One can observe sports cars and even family-sized vans darting in and out of lanes -- deciding the 55 to 65 miles per hour speed of traffic is about 20 to 30 mph less than they wish to go. If these drivers wish to drive this way why not get a motor bike and head to those facilities which offer this type of activity? To drive recklessly on a public highway such as the Garden State Parkway or I-95 up to New England puts the lives of other motorists and families, who are traveling during this peak vacation season, at risk.
Coming upon oncoming traffic at such high rates of speed can cut the drivers reaction time to a split second: is there room on the right, the left, the shoulder? What happens if there is no place to go? The penalty for such actions should be an immediate revocation of driving privileges for several years at least, and significant increase in insurance rates.
In a related matter, The American Automobile Association (AAA) New Jersey Automobile Club is warning motorists to avoid being distracted when driving. In a recently released survey, driver distraction, not roadway congestion, was cited as the leading cause of automobile accidents. Daydreaming and the use of cellular telephones topped the list of common distractions. Interestingly, these types of accidents increase when roadways are relatively empty.
Excessive speed and fatigue are among the factors for these types of accidents. Drowsy drivers are more likely to be encountered during the early morning and late evening hours.
Drivers should be alert to the factors we have mentioned. Drowsy drivers should pull over to the shoulder or get off the road at the nearest exit before a tragedy occurs. As far as the excessive speed weavers, the New Jersey State Police has begun to go after aggressive drivers. We encourage other states to follow suit. Lets try to save lives this summer by staying alert and driving defensively. It could save a life: perhaps yours.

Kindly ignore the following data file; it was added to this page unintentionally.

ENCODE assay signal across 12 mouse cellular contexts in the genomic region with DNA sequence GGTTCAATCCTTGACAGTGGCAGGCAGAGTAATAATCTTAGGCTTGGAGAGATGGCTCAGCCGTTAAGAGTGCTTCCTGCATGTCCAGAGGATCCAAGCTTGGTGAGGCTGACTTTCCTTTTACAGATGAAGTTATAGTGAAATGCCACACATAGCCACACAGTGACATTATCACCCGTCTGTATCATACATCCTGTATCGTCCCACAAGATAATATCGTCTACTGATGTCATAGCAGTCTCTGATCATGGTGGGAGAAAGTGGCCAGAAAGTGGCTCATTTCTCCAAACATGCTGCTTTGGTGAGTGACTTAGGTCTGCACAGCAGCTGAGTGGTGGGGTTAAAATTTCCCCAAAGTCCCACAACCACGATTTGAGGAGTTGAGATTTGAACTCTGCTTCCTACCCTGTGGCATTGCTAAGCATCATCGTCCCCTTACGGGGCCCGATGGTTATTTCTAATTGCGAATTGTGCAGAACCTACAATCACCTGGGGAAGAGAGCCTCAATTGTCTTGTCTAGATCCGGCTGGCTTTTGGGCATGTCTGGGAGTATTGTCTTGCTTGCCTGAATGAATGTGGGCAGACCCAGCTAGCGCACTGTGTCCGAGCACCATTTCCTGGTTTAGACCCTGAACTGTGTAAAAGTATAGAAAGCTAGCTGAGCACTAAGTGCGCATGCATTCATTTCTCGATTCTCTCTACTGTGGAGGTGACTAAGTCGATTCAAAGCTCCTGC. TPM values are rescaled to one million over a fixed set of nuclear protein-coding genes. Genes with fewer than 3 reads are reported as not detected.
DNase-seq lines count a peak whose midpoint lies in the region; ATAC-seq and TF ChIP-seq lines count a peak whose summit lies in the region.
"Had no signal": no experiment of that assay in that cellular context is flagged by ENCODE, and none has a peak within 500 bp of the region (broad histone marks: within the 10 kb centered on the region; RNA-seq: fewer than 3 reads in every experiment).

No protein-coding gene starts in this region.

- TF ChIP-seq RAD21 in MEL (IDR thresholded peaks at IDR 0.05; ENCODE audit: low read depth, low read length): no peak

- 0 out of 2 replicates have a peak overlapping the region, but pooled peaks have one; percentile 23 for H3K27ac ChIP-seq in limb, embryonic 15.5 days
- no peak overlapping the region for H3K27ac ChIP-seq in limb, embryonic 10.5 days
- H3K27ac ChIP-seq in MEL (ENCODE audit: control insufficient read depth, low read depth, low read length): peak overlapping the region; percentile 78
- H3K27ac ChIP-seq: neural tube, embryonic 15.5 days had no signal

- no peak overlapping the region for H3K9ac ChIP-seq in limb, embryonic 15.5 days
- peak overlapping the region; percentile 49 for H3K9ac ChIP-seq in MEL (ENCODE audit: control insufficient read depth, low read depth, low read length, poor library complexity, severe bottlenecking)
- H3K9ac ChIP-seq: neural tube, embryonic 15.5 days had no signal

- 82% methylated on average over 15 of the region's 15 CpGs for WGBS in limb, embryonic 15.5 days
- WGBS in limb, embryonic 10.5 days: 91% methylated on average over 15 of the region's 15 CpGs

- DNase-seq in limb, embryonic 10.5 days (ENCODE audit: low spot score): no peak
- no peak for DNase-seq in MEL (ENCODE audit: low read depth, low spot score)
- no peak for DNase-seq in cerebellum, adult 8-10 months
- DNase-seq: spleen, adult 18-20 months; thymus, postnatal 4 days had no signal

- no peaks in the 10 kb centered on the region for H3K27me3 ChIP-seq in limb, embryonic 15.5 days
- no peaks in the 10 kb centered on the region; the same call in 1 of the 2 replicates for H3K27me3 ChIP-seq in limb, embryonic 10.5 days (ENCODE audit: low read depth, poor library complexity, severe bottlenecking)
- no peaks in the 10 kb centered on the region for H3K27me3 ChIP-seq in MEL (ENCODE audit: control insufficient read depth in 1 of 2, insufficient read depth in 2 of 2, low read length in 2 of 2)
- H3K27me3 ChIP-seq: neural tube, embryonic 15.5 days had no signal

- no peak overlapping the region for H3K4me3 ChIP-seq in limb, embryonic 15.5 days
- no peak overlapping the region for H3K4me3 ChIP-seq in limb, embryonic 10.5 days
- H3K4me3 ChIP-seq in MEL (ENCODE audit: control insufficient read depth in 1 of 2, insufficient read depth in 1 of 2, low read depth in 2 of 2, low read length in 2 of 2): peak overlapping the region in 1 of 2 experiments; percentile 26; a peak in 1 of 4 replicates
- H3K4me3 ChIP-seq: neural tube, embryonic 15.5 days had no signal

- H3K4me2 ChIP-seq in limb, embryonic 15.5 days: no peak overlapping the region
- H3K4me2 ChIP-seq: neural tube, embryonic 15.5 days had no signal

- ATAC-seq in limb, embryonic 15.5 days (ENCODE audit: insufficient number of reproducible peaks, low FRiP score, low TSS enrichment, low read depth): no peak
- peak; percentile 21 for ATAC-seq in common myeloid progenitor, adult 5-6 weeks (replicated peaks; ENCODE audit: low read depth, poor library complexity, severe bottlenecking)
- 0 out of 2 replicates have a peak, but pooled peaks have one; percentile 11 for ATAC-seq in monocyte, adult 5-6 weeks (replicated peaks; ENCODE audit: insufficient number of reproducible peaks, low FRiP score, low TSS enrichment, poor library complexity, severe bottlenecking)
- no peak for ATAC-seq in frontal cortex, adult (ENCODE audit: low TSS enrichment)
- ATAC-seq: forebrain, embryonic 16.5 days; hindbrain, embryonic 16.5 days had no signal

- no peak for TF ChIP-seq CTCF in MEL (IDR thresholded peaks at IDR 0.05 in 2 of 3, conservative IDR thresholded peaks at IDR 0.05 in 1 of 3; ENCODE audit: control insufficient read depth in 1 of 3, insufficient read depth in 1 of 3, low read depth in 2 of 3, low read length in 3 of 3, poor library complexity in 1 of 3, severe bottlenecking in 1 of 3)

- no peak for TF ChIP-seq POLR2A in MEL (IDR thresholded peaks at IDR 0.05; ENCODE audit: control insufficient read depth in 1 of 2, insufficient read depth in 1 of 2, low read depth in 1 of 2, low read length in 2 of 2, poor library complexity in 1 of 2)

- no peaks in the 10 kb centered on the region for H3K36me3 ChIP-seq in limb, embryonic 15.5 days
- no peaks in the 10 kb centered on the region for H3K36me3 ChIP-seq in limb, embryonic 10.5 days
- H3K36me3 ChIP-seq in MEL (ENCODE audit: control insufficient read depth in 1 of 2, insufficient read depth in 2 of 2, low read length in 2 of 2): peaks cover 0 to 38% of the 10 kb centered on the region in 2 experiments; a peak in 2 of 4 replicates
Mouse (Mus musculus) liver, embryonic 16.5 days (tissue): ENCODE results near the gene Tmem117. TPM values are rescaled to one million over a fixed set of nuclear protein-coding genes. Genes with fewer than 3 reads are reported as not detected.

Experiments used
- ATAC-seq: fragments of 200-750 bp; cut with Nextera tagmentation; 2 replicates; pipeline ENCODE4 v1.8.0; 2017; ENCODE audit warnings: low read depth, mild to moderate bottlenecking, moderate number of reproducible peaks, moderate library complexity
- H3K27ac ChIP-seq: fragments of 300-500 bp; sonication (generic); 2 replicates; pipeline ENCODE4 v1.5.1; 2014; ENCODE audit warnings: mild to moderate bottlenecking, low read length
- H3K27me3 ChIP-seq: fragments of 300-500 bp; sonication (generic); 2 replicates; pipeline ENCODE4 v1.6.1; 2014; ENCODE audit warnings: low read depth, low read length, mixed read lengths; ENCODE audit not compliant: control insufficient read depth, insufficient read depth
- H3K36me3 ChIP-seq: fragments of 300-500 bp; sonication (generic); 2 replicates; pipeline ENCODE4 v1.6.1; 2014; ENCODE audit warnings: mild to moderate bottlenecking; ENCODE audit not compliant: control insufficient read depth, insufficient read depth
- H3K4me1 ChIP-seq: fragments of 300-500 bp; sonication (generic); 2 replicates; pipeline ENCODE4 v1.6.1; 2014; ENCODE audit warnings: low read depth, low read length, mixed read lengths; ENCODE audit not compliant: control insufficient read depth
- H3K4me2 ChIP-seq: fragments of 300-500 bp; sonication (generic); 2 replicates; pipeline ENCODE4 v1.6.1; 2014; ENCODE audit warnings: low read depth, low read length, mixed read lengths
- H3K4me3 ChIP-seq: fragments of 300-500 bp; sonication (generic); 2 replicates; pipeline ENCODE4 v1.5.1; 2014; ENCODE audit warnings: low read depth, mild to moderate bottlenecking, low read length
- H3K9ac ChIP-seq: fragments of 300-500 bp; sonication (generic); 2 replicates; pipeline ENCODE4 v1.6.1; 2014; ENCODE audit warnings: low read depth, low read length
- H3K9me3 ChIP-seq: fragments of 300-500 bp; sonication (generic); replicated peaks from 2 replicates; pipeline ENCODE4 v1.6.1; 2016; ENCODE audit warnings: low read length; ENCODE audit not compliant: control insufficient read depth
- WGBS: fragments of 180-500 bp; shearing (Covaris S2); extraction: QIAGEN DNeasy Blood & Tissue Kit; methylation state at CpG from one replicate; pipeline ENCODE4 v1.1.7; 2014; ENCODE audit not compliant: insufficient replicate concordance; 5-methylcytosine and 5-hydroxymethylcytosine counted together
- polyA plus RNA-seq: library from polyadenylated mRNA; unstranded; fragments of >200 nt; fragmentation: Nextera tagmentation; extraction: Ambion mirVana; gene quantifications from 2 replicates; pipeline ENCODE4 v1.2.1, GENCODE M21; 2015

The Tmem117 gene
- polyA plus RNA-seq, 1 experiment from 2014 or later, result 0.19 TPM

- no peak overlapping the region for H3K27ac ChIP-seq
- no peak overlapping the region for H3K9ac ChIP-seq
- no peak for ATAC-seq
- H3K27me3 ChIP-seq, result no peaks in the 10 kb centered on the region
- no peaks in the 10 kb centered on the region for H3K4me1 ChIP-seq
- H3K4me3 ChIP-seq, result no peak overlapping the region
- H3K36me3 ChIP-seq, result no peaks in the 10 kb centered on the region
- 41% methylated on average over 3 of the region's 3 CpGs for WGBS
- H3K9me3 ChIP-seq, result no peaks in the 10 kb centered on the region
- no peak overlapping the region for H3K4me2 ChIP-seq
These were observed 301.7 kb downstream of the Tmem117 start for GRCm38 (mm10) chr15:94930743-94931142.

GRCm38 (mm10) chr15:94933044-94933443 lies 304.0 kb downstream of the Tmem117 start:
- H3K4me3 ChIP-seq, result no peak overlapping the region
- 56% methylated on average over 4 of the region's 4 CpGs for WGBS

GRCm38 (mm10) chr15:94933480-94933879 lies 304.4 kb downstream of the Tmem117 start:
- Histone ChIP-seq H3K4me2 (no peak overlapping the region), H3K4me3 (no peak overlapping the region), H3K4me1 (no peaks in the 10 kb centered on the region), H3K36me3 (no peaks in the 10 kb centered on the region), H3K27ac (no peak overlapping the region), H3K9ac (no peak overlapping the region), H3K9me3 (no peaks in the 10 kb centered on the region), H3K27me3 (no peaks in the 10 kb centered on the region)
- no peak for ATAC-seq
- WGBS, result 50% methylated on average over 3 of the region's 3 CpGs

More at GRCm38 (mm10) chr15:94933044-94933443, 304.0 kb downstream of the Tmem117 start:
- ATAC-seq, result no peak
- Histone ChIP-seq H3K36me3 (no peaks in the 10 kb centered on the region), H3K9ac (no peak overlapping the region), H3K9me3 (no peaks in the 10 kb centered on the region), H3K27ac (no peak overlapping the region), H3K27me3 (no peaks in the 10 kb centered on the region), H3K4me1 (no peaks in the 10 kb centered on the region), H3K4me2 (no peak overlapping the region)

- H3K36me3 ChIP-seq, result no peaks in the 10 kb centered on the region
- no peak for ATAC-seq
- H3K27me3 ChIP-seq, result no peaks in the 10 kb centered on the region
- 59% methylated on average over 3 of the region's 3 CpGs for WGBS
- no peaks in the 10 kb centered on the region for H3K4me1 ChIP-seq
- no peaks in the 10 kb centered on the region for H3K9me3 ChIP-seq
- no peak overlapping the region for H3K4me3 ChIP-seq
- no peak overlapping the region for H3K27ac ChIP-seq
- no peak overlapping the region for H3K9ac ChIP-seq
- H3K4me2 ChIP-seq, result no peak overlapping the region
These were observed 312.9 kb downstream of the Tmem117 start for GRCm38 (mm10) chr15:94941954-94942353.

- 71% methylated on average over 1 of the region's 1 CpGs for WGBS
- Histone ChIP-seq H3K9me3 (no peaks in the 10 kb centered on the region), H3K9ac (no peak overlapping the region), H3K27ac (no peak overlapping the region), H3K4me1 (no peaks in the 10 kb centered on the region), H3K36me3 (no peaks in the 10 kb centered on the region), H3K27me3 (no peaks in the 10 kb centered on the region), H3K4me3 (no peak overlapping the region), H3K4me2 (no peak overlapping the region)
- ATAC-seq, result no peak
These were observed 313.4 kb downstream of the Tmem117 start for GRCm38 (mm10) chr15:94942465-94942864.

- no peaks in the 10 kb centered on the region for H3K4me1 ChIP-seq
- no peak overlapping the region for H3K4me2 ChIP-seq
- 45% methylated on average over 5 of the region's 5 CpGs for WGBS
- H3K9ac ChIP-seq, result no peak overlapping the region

Letter to The Editor
Reader Combines Dining, Shopping
I'm not quite sure why reader Doris Jackson is complaining about restaurants. In my experiences in other towns, people who use restaurants during hours when stores are open either live and work in the neighborhood or are coming in to eat and shop. I know that's the case when I come in.
True, I often come in at night just to dine, but thats because there are few stores open, then. In New York, I frequently combined dining and shopping, because the stores were open.
Ivan Berger, Fanwood
Letter to The Editor
Without a Variety of Stores, Town Will Suffer Slow Death
I am concerned and saddened by what I am seeing and reading: 43 restaurants!?
People have been saying that our town is turning into a "mall." I suggest that what is happening to our town is much worse. Mall developers look to create a variety of stores as well as restaurants. Developers would never allow a mall to be overrun by restaurants as they would not allow it to be overrun by card stores or any other concern.
Granted, we are in a free economy and those who can afford the rents are those who will have the space, but what is happening to our town is slow death. I have always tried to keep my business in town, but that is becoming more difficult every year, as the choice and variety of stores is getting smaller and smaller. Also, I cannot imagine why another restaurant would want to come into such a saturated market. I for one will not frequent the 43rd restaurant in Westfield. I'm too busy spreading my money around to the 42 restaurants already here.
Francesca Boone, Westfield